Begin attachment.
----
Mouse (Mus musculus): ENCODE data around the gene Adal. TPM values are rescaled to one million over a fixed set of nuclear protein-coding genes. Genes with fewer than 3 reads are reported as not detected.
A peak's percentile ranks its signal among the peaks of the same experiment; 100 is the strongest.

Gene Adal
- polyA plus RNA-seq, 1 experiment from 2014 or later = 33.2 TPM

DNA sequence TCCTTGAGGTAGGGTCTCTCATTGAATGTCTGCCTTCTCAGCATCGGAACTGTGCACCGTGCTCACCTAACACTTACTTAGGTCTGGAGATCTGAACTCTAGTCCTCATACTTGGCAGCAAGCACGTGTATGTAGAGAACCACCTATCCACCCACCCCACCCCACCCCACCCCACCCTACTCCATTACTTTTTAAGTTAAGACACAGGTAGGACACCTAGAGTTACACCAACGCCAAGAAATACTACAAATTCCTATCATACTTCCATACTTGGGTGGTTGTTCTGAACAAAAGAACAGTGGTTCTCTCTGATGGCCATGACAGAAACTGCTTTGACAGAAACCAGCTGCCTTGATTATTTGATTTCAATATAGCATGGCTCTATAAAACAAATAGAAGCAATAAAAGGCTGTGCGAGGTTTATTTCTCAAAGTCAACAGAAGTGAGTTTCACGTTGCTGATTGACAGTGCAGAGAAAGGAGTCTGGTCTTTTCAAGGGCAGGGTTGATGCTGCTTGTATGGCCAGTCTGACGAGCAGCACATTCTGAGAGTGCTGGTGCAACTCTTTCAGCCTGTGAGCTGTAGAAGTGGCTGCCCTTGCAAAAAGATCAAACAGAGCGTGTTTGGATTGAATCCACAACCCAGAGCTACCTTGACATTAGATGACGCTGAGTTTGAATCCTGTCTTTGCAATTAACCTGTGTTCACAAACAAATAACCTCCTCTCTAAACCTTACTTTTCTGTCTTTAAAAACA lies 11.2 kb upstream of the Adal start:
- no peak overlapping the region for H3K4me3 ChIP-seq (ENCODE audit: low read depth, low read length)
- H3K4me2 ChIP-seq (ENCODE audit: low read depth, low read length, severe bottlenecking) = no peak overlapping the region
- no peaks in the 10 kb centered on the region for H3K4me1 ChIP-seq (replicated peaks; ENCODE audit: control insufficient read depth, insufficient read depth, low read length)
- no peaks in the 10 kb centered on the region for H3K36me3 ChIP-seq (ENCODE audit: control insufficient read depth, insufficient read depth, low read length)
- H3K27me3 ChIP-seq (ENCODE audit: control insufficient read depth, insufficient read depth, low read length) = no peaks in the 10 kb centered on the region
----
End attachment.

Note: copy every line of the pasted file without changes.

Mouse (Mus musculus): ENCODE data around the gene Adal. TPM values are rescaled to one million over a fixed set of nuclear protein-coding genes. Genes with fewer than 3 reads are reported as not detected.
A peak's percentile ranks its signal among the peaks of the same experiment; 100 is the strongest.

Gene Adal
- polyA plus RNA-seq, 1 experiment from 2014 or later = 33.2 TPM

DNA sequence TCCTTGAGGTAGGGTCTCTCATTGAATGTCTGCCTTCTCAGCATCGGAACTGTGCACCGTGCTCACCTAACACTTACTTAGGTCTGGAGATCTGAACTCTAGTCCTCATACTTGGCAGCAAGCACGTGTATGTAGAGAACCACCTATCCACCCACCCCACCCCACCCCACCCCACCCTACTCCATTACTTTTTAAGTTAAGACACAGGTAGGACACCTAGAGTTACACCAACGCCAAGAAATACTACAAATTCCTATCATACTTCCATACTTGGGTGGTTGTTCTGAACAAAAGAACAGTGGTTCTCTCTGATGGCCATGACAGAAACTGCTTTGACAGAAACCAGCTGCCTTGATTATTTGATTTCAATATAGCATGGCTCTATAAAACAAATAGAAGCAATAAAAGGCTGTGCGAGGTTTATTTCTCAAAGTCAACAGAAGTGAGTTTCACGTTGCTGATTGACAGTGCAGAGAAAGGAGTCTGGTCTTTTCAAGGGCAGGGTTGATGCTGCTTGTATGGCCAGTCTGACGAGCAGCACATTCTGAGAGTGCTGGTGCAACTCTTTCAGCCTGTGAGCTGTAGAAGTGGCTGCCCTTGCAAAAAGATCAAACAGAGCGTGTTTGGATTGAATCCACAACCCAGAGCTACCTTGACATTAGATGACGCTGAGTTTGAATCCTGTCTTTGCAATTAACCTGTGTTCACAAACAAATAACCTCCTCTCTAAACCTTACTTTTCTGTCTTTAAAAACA lies 11.2 kb upstream of the Adal start:
- no peak overlapping the region for H3K4me3 ChIP-seq (ENCODE audit: low read depth, low read length)
- H3K4me2 ChIP-seq (ENCODE audit: low read depth, low read length, severe bottlenecking) = no peak overlapping the region
- no peaks in the 10 kb centered on the region for H3K4me1 ChIP-seq (replicated peaks; ENCODE audit: control insufficient read depth, insufficient read depth, low read length)
- no peaks in the 10 kb centered on the region for H3K36me3 ChIP-seq (ENCODE audit: control insufficient read depth, insufficient read depth, low read length)
- H3K27me3 ChIP-seq (ENCODE audit: control insufficient read depth, insufficient read depth, low read length) = no peaks in the 10 kb centered on the region